Chelsea Green Publishing

Chelsea Green Blog

Old MacDonald Had a Factory

Everywhere it is introduced, factory farming creates ecological and public health disasters, from new animal and human diseases to air and water pollution to the loss of livestock genetic resources. Factory farms crowd hundreds of thousands of animals together with little natural light or fresh air, creating a ripe environment for breeding disease. Waste from the animals is collected in large lagoons where it can seep into nearby waterways, contaminate groundwater, and spread a sickening stench for miles. Workers in meat processing plants work long hours in miserable conditions and have among the highest accident rates in the United States. All of this is done with an eye towards minimizing costs and maximizing profits with little regard for human, environmental, or animal welfare.

Rethinking the global meat industry is not just about keeping factory farms safe from disease outbreaks and mitigating their environmental effects. The real challenge, and the real reward, will come from taking a different approach to the way we raise food. Reversing the factory farm tide will require thinking about farming systems as more than a source of economic wealth. We must recognize that preserving prosperous family farms and their landscapes and raising healthy and humanely treated animals are their own form of affluence.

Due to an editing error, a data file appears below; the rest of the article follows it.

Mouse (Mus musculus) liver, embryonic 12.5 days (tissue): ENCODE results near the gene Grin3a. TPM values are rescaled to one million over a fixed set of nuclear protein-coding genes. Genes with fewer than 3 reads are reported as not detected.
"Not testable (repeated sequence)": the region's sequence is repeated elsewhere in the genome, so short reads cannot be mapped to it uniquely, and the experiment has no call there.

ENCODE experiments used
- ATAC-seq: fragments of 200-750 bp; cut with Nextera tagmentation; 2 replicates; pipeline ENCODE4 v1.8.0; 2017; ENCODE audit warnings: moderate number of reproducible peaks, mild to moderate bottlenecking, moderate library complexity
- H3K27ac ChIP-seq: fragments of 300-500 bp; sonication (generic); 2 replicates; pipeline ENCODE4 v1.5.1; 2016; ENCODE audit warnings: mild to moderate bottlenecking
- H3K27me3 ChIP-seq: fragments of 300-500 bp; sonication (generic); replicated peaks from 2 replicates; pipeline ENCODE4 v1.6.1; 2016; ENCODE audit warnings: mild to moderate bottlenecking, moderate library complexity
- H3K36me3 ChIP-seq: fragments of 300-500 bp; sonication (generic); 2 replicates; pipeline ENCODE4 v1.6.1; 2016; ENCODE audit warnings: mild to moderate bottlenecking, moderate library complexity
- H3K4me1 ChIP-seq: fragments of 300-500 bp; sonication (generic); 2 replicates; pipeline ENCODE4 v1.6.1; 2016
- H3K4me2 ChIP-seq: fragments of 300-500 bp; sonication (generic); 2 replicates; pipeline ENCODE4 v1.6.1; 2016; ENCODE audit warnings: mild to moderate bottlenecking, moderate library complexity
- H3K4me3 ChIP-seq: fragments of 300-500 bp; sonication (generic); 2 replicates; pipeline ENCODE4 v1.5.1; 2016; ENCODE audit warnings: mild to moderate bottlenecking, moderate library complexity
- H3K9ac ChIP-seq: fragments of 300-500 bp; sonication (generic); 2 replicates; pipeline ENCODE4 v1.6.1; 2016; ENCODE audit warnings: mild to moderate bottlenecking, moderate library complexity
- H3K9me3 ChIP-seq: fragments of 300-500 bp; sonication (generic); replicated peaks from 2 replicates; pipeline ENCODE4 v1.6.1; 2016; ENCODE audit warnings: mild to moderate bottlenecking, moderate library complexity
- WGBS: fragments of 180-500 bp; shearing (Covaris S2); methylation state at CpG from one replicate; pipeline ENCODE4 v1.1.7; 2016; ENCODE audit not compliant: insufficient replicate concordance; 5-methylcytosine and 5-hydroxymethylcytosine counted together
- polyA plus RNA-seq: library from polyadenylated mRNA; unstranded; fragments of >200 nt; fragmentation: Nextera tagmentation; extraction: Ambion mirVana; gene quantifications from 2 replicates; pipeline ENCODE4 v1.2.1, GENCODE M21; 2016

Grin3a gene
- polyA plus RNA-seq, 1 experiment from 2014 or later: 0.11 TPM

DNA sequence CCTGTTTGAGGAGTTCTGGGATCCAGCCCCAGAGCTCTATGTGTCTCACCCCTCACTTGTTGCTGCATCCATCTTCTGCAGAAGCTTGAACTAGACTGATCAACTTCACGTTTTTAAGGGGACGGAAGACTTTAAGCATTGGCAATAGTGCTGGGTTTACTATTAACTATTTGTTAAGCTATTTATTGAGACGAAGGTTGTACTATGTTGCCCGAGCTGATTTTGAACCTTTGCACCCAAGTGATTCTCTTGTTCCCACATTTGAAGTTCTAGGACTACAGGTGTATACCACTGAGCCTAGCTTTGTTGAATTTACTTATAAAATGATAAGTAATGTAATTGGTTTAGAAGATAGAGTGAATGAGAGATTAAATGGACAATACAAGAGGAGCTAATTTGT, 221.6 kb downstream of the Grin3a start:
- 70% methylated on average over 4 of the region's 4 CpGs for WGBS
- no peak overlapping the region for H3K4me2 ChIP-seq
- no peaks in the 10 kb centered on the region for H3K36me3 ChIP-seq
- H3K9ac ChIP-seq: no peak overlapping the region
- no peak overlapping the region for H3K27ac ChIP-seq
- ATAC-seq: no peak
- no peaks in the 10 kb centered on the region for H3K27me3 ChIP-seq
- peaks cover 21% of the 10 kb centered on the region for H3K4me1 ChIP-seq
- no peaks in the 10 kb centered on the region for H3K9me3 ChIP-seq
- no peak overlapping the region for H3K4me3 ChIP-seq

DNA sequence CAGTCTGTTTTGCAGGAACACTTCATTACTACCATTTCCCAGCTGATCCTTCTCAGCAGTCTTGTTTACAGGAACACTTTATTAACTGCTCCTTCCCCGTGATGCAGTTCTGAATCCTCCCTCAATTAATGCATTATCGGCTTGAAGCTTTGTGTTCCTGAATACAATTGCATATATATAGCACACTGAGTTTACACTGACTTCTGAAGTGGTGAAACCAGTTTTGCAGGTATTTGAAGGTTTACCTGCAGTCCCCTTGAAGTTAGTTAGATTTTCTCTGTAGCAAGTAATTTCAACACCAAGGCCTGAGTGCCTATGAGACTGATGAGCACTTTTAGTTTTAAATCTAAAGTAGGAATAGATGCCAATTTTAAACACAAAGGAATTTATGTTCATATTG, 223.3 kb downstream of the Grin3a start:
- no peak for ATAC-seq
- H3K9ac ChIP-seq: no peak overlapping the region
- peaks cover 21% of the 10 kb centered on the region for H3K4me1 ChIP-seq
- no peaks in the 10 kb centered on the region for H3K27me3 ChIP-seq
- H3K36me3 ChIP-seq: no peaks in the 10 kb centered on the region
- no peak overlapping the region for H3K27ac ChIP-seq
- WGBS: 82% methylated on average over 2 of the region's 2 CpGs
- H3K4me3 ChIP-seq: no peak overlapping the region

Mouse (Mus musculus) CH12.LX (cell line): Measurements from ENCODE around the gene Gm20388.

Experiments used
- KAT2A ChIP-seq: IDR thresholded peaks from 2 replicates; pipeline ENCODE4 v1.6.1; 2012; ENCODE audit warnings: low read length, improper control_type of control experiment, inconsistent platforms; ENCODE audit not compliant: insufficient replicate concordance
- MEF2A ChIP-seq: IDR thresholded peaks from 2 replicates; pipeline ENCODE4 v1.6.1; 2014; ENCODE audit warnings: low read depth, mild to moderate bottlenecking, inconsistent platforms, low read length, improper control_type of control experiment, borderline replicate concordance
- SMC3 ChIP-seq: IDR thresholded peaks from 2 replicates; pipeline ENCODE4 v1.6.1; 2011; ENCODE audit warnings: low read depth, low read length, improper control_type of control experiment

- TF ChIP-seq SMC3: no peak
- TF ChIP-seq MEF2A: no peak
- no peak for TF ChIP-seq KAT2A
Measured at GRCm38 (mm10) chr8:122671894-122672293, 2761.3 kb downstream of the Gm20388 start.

So writes Danielle Nierenberg in the State of the World 2006.

Is this really the future we want?


New French edition of The Resilient Farm and Homestead available

Great news for French-speaking fans of Ben Falk’s The Resilient Farm and Homestead: An Innovative Permaculture and Whole Systems Design Approach. The French language translation is now available from Imagine Un Colibri, from French booksellers, and on Amazon.fr. Falk’s book is a technical manual that details the strategies he and his team have developed for […] Read More

How to Make Biochar

Doing some spring cleaning around your property? By making biochar from brush and other hard-to-compost organic material, you can improve soil—it enhances nutrient availability and also enables soil to retain nutrients longer. This excerpt from The New Farmer’s Almanac, Volume 3, explains how to get started. To make biochar right in your garden, start by […] Read More

Generosity as Activism, and Other Homesteading Principles to Live By

“Like everyone I know, we occasionally find ourselves faced with a decision to which there is no obvious answer,” says Ben Hewitt, coauthor of The Nourishing Homestead. “Do we borrow money to build a bigger barn, or do we keep getting by with what we have? Do we spend our meager savings on trees and […] Read More

Pass the Walnut Syrup?

Everyone knows and loves maple syrup, and in some states (like Chelsea Green’s home state of Vermont), it’s big business. However, it’s a widespread myth that maples are the only trees that can be tapped to produce sap, according to Michael Farrell, sugarmaker and director of Cornell University’s Uihlein Forest. Sap can also be collected […] Read More

4 Books for Growing Food in Winter

Don’t let cold weather stop you from producing and enjoying your own food. For many, the coming of winter simply means cultivation moves indoors or under cover. Small farmers, homesteaders, home gardeners, and commercial growers can extend the growing season with techniques outlined in these essential books. There’s no need for urbanites and small-space dwellers […] Read More
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